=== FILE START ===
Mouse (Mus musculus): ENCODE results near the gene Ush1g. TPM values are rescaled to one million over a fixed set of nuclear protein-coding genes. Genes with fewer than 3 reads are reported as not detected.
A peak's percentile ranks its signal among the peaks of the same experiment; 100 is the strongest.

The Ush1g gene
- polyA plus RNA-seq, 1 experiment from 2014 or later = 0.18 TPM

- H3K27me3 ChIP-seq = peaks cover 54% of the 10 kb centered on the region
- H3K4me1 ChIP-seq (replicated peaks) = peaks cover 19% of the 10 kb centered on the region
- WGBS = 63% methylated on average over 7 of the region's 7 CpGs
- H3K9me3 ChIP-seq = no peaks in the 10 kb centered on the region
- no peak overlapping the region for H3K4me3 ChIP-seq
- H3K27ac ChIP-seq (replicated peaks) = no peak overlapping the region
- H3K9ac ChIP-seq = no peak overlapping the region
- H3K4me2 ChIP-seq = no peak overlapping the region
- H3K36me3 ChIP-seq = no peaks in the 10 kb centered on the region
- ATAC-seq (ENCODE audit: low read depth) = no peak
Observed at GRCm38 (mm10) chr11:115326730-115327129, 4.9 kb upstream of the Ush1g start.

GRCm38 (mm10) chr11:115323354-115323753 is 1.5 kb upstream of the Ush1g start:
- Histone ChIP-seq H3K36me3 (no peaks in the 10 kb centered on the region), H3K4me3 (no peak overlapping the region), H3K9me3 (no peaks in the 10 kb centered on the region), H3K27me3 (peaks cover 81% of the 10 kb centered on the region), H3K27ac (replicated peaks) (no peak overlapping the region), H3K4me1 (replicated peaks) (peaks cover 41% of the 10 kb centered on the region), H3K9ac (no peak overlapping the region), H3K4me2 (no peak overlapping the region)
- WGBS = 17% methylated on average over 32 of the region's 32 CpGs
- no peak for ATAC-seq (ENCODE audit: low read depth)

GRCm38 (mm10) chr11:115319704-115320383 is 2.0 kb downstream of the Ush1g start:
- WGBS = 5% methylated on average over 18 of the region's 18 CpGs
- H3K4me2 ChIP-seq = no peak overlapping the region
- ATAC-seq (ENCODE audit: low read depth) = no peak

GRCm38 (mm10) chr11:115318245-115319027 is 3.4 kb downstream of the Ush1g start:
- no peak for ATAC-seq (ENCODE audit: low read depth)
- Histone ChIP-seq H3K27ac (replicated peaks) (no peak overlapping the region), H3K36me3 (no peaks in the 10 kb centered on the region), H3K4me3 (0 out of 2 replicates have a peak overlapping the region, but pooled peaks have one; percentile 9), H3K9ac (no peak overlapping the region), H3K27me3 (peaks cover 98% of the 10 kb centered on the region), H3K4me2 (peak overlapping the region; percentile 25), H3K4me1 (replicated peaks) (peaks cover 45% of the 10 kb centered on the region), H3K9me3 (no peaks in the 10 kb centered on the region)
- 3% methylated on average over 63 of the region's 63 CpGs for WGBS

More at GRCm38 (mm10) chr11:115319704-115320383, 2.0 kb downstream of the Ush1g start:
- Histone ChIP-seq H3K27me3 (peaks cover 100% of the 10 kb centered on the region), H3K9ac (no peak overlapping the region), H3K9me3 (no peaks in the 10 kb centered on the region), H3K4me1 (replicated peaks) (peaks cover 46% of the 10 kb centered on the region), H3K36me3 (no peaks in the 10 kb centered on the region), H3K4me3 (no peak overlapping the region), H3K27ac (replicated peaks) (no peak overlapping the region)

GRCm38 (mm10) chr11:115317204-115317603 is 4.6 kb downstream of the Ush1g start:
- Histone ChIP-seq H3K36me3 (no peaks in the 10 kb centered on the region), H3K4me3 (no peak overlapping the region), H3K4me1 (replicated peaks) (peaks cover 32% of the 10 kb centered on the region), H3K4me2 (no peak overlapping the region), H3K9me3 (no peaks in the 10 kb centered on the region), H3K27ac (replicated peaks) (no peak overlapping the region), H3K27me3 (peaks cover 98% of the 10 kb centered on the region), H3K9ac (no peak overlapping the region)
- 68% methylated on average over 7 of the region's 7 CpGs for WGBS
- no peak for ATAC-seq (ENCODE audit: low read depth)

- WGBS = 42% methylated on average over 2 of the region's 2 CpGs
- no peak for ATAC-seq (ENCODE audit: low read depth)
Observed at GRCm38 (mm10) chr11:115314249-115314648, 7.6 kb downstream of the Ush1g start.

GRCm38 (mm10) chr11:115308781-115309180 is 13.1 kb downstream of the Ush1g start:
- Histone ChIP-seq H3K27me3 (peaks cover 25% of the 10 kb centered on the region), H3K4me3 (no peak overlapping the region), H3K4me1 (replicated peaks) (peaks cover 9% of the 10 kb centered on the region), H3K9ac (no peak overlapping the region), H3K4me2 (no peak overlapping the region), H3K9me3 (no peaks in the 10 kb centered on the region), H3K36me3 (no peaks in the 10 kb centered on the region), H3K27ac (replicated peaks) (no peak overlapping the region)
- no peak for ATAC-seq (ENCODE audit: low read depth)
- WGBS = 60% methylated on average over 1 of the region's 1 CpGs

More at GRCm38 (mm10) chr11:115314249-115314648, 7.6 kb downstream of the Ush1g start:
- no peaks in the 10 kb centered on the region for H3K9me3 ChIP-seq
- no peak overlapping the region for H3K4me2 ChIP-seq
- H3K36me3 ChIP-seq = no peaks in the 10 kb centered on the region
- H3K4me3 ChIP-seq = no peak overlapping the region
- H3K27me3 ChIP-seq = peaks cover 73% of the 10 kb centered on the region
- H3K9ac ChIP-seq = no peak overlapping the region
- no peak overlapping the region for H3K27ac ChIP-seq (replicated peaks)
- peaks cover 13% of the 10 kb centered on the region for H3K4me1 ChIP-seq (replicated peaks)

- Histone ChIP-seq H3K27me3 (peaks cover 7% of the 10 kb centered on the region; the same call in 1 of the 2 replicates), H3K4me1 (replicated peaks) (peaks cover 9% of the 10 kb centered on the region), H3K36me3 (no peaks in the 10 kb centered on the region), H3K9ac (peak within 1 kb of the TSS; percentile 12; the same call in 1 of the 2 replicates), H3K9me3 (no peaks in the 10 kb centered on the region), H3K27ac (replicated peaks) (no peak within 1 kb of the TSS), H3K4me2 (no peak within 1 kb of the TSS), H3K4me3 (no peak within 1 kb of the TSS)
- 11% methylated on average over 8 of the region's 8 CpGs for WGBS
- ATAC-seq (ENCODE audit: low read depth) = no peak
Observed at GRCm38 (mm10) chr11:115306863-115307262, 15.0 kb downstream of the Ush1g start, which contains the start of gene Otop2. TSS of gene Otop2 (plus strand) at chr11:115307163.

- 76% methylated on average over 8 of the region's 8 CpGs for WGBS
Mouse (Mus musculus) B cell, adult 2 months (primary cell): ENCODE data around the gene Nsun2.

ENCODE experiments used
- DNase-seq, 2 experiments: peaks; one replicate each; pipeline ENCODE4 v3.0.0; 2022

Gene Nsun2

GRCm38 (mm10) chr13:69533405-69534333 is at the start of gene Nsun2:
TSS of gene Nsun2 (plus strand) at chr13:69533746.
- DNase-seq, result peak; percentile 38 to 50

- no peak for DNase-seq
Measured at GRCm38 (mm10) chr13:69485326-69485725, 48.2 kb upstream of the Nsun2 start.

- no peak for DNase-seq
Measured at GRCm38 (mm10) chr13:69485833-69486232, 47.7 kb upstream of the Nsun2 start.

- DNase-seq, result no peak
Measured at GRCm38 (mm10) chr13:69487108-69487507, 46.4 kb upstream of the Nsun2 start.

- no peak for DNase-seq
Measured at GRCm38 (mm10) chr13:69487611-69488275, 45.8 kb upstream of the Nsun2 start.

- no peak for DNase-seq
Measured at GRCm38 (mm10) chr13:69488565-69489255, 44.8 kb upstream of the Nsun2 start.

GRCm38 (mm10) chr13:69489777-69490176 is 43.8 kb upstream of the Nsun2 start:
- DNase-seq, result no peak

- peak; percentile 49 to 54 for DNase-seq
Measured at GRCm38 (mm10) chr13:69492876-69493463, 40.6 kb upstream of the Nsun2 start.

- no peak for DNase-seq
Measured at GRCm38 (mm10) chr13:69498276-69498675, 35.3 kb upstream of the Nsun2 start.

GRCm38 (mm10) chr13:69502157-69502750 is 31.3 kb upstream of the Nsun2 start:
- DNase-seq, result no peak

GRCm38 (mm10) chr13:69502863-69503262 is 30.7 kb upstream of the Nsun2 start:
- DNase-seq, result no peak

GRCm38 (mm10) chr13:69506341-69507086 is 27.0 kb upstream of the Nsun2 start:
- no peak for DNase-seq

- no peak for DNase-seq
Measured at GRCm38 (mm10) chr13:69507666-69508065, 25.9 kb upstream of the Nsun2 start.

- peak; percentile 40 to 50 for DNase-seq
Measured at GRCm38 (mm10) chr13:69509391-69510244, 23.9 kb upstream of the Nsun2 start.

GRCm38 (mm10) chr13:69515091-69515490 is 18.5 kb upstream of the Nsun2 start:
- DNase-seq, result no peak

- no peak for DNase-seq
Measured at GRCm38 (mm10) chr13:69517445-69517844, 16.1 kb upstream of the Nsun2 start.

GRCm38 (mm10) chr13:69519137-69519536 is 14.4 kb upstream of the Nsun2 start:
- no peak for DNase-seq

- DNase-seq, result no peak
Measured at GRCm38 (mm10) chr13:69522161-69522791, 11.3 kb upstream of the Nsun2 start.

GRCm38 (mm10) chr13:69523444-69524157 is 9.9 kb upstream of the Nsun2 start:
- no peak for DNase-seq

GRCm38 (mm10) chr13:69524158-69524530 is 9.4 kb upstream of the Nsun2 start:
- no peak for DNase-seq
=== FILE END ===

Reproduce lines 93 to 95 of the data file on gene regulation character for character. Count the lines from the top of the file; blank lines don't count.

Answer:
- no peak for DNase-seq

- DNase-seq, result no peak
Measured at GRCm38 (mm10) chr13:69522161-69522791, 11.3 kb upstream of the Nsun2 start.